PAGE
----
Hilbert-Waring Theorem

From ProofWiki
(Redirected from Waring's Problem)
Jump to navigation Jump to search

Theorem

For each $k \in \Z: k \ge 2$, there exists a positive integer $\map g k$ such that every positive integer can be expressed as a sum of at most $\map g k$ $k$th powers.


Sequence

The integer sequence of values of $\map g k$ begins:

$1, 4, 9, 19, 37, 73, 143, 279, 548, 1079, 2132, 4223, 8384, 16673, 33203, 66190, 132055, \ldots$


Particular Cases

Hilbert-Waring Theorem: $k = 2$

The case where $k = 2$ is proved by Lagrange's Four Square Theorem‎:

$g \left({2}\right) = 4$

That is, every positive integer can be expressed as the sum of at most $4$ squares.


Hilbert-Waring Theorem: $k = 3$

The case where $k = 3$ is:

Every positive integer can be expressed as the sum of at most $9$ positive cubes.

That is:

$\map g 3 = 9$


Hilbert-Waring Theorem: $k = 4$

The case where $k = 4$ is:

Every positive integer can be expressed as the sum of at most $19$ powers of $4$.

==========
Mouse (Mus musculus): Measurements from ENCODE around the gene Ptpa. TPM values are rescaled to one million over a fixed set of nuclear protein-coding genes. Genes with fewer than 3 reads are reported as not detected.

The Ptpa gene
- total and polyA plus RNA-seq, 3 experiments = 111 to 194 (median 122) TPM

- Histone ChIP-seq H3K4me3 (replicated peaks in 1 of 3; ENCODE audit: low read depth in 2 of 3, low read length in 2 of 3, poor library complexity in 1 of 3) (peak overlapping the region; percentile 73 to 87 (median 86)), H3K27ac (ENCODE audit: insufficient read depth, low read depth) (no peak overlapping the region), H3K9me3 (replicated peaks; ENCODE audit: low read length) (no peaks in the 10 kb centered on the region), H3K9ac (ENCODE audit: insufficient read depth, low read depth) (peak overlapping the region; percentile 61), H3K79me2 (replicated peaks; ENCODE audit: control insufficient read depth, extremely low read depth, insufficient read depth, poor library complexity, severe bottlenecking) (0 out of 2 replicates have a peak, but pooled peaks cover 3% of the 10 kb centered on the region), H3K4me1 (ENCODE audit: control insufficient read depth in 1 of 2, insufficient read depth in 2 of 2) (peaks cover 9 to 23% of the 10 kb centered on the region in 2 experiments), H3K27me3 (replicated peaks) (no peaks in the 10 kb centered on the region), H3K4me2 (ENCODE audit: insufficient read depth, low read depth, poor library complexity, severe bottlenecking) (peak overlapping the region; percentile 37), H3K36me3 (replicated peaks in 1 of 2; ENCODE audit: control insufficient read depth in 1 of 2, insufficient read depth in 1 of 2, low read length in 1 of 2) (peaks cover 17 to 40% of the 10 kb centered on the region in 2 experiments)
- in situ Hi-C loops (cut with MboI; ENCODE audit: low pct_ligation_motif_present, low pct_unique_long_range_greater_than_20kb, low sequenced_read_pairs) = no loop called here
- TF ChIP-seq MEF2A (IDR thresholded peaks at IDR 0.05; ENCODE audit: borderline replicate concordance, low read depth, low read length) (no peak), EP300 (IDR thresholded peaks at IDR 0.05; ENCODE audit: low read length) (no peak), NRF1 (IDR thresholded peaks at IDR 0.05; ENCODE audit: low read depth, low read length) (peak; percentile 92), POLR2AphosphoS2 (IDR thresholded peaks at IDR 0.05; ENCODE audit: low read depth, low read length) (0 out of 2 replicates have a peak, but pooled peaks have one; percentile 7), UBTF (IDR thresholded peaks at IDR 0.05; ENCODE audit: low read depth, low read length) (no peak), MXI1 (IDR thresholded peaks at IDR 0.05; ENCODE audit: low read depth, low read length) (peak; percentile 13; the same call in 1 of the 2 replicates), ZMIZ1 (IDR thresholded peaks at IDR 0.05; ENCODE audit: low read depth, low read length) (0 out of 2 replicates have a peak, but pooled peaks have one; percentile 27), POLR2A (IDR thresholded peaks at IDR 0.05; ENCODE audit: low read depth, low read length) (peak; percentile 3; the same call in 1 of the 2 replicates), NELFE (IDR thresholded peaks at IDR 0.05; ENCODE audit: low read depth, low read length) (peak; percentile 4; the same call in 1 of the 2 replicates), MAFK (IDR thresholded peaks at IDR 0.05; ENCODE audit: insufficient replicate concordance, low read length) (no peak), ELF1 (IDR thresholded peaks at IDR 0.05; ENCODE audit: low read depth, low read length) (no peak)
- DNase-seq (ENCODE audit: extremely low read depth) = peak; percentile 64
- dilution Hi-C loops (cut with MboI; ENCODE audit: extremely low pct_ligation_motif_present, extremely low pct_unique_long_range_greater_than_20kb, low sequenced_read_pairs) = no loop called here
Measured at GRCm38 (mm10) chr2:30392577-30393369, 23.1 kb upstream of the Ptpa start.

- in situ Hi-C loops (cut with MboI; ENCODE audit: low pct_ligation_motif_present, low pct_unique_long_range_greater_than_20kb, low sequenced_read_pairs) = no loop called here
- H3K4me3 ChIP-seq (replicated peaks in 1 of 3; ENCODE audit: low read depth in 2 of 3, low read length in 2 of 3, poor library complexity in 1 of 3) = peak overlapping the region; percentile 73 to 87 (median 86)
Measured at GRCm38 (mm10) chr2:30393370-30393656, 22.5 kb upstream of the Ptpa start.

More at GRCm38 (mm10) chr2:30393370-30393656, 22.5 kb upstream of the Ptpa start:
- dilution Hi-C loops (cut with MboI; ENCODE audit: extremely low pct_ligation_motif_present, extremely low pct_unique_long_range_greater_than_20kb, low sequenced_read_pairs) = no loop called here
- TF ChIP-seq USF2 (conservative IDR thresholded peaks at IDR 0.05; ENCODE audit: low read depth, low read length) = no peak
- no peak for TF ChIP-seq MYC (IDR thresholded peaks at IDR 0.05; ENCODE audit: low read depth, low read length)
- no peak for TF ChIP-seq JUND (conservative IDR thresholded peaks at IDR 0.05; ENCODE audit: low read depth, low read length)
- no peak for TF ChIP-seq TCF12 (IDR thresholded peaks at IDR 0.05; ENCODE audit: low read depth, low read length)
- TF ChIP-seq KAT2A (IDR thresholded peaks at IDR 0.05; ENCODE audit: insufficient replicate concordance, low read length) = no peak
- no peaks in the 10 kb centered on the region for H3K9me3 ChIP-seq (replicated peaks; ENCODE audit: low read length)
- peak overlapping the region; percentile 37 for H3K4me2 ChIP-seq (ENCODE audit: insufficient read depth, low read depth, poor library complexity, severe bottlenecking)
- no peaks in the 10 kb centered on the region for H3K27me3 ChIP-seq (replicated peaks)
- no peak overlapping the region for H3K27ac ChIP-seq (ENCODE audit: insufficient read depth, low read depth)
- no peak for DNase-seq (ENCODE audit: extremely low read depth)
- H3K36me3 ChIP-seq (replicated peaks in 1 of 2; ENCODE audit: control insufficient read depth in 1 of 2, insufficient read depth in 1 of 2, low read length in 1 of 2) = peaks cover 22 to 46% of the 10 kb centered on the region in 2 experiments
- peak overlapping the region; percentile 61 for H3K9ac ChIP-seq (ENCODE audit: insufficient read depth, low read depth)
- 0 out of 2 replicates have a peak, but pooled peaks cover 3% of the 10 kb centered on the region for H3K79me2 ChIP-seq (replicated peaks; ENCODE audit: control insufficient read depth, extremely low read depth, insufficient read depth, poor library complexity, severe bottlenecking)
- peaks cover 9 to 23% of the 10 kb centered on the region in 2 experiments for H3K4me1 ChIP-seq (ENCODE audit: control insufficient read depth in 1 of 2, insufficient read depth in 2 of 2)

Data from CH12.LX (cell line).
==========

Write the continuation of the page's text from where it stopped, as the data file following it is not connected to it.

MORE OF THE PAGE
That is:

$\map g 4 = 19$


Hilbert-Waring Theorem: $k = 5$

The case where $k = 5$ is:

Every positive integer can be expressed as the sum of at most $37$ positive fifth powers.

That is:

$g \left({5}\right) = 37$


Hilbert-Waring Theorem: $k = 6$

The case where $k = 6$ is:

Every positive integer can be expressed as the sum of at most $73$ positive sixth powers.

That is:

$\map g 6 = 73$


Hilbert-Waring Theorem: $k = 7$

The case where $k = 7$ is:

Every positive integer can be expressed as the sum of at most $143$ positive seventh powers.

That is:

$g \left({7}\right) = 143$


Proof


Also known as

The Hilbert-Waring Theorem is often referred to as Waring's problem, which was how it was named before David Hilbert proved it in $1909$.


Source of Name

This entry was named for David Hilbert and Edward Waring.


Historical Note

The Hilbert-Waring Theorem was conjectured by Edward Waring in $1770$ in Meditationes Algebraicae, and was generally referred to as Waring's problem.

It was proved by David Hilbert in $1909$.


The assertion is that for each $k$ there exist such a number $\map g k$.

The problem remains to determine what that $\map g k$ actually is.


Sources